Are You Twitching at Night? Here's Why
Underlying common causes, and what to do to sleep better and more soundly.
Posted Jan 21, 2021
Twitching at night—it’s something few of us talk about, yet it’s also a phenomenon that impacts Americans when it comes to sleep quality. And even if you feel like you’re getting enough sleep, you could be sleeping better and faster without those twitching episodes, however infrequent.
Today I’ll be peeling back the secrecy around twitching while sleeping by telling you underlying common causes, and what to do to sleep better and more soundly at night.
Is Twitching at Night Dangerous?
The occasional twitching at night is nothing to worry about, but chronic muscle spasms may point to different health conditions. At the very least, experiencing twitching in your sleep can cause an increase in nighttime wakefulness and a decline in sleep quality.
What Causes Twitching at Night?
If you’ve ever experienced it, you know just how strange and even anxiety-provoking it can be: you’re sound asleep and suddenly a twitch or jerk wakes you up.
The worst part is, for many of us, that we don’t understand why we’re twitching while we’re sleeping, and that twitching can make it harder to sleep through the night. There is not generally a single reason why you’re twitching at night but could be one of many causes, including:
Nutrition is key to sleeping well, but even normal functions during the day. And if you’re twitching not only at night but also during the day, you could be deficient in Vitamin D, Vitamin B12, or an imbalance of Calcium.
Vitamin D is essential for calcium absorption; when Vitamin D is low, you may experience occasional muscle twitches or spasms in the feet or hands.
Signs of Vitamin B12 deficiencies include muscle twitching or spasms, as well as numbness and feeling weak.
Calcium and Magnesium
A calcium imbalance occurs when you have a magnesium deficiency and a too-high calcium-to-magnesium ratio. Studies suggest that magnesium deficiencies cause twitches and spasms when calcium becomes too high and overstimulates nerves. This is one good source of magnesium that I include in my daily routine.
Anxiety and Stress
If you’re experiencing twitching only at night, however, chances are there’s another cause. Twitching at night, often referred to as hypnic jerks, may be caused by chronic anxiety and stress. In the past, I’ve written about how stress and sleep are connected, and why stress can reduce sleep quality and reduce sleep duration.
A study published in the Journal of Neurosciences in Rural Practice explored the connection between higher levels of stress and hypnic jerks or twitching at night. However, it wasn’t just emotional stress that’s been connected with more twitching at night.
Excessive caffeine intake can overexcite your central nervous system and cause spasms, cramps, and twitching—and can possibly lead to hypnic jerks while you’re trying to sleep. Nicotine and other stimulants can also be a culprit, especially when used too close to bed.
Exercising Too Late
Exercise is critical for our overall health and even our sleep; regular exercise helps regulate sleep-wake cycles, our mood, and helps us live our healthiest lives possible. But exercise right before bed, especially intense exercise, could at least worsen twitching while sleeping. Muscles may not have time to relax, leading to an excited nervous system and potentially disrupted sleep.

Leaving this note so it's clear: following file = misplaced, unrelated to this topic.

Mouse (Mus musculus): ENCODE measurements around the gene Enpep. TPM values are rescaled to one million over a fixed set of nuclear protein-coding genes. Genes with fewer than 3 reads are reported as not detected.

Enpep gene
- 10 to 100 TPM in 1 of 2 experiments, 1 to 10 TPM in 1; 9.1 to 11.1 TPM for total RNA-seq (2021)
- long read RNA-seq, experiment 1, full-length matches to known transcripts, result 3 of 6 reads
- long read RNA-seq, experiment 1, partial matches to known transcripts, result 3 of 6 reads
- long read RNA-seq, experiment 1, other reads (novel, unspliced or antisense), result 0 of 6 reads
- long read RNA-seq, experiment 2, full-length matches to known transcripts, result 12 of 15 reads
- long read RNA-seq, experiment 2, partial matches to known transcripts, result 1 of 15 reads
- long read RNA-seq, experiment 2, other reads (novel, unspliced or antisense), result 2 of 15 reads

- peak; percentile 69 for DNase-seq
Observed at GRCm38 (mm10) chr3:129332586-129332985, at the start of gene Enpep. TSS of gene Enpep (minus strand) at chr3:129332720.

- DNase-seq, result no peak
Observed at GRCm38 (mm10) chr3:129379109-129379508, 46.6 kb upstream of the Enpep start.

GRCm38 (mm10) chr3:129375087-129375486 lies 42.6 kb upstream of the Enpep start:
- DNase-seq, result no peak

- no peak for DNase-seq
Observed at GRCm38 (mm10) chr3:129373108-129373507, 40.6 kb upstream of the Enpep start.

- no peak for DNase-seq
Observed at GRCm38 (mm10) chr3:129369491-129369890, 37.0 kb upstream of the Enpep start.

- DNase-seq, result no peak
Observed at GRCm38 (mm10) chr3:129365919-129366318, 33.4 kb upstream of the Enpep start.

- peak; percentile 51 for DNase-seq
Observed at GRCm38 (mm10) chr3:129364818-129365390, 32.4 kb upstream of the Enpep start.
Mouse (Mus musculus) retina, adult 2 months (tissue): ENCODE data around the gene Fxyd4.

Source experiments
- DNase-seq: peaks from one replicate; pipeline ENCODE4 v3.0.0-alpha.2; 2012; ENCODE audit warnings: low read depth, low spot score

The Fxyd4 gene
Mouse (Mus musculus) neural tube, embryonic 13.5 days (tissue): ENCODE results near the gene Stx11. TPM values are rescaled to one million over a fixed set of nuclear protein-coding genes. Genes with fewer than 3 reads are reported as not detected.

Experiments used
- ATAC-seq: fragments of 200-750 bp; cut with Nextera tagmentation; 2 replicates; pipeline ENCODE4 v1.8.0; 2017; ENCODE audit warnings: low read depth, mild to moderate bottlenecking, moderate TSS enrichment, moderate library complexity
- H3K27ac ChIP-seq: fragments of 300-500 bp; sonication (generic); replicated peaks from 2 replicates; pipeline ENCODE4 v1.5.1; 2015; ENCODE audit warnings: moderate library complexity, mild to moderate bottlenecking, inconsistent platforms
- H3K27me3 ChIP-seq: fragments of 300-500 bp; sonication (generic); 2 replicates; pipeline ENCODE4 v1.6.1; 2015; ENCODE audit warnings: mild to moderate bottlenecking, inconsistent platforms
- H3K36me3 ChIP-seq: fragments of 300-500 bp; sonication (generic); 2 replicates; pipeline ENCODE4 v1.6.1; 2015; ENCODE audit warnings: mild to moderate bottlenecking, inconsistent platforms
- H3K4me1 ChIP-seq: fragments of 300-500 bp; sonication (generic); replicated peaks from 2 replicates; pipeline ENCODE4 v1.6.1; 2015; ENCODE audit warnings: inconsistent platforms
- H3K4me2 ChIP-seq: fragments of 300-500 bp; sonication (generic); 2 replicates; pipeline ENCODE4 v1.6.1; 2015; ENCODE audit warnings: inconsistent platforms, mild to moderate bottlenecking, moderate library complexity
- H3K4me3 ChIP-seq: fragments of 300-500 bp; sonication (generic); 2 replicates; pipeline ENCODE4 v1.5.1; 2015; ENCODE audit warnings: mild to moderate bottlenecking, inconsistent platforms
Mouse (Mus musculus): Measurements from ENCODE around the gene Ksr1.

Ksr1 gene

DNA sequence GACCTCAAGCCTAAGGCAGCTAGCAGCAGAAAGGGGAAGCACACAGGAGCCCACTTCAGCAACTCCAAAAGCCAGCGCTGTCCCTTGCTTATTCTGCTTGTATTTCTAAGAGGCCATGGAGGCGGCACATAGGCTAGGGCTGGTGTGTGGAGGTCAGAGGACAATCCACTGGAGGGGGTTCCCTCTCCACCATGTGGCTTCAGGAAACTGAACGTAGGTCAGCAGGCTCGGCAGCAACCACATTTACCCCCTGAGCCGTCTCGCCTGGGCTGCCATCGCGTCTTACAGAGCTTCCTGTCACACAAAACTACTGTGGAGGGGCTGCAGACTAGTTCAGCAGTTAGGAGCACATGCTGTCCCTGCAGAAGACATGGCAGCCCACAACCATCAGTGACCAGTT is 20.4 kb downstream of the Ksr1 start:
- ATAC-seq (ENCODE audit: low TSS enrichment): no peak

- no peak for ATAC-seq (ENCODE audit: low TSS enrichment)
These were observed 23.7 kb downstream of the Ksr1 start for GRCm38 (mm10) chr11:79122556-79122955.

If you’re experiencing more than the occasional twitching at night, and don’t have nutritional deficiencies or sources of excessive stress, you could have a sleep movement disorder.
Restless Leg Syndrome
Restless leg syndrome is common—according to the Sleep Foundation, as many as 1 out of 10 Americans experience it. In many ways, restless leg syndrome is still a mystery, but we do know that it can cause not only tingling and crawling sensations during sleep or rest, but also twitching. Most experience an urge to move and disrupted sleep.
How Can I Sleep Better at Night?
No matter the cause, persistent hypnic jerks, can really drain your energy; make it hard to fall and stay asleep; and hurt your overall sleep quality. So here are my top tips to relax your muscles for sound sleep.
Get Checked for a Vitamin Deficiency
If you’re experiencing muscle twitches or spasms not only while sleeping but also during the day, it’s time to get checked for a vitamin deficiency. Never assume or self-diagnose. The best way to find out if you have a deficiency, and in what, is to have a venous or blood prick test ordered by your doctor.
Manage Anxiety and Stress
Lifestyle changes, from giving yourself time every day to relax, to getting in regular exercise, at least 15 minutes of natural sunlight, and connecting with others are great coping mechanisms.
Be Mindful About Exercise
I also advocate for movement, but you may find that you exercise better at different times of the day. While some can exercise late, twitching at night is a sign that the time of exercise or form of exercise may not be working for your sleep. Try to get in a workout earlier, and stick to light stretching exercises before bed.
Get Assessed by a Sleep Specialist
If you’ve ruled everything else out, consider getting assessed by a sleep specialist for sleep disorders like restless leg syndrome. While there’s still not a lot we know about restless leg syndrome, some treatments include addressing an iron deficiency; using muscle relaxants; and sleep aids.
Whether you’re experiencing the occasional twitching at night or on a regular basis, the good news is that it’s almost always not a serious, and highly treatable condition. With these tips, now you know how to finally relax and sleep better.
Sleep Well, Be Well,
Dr. Michael Breus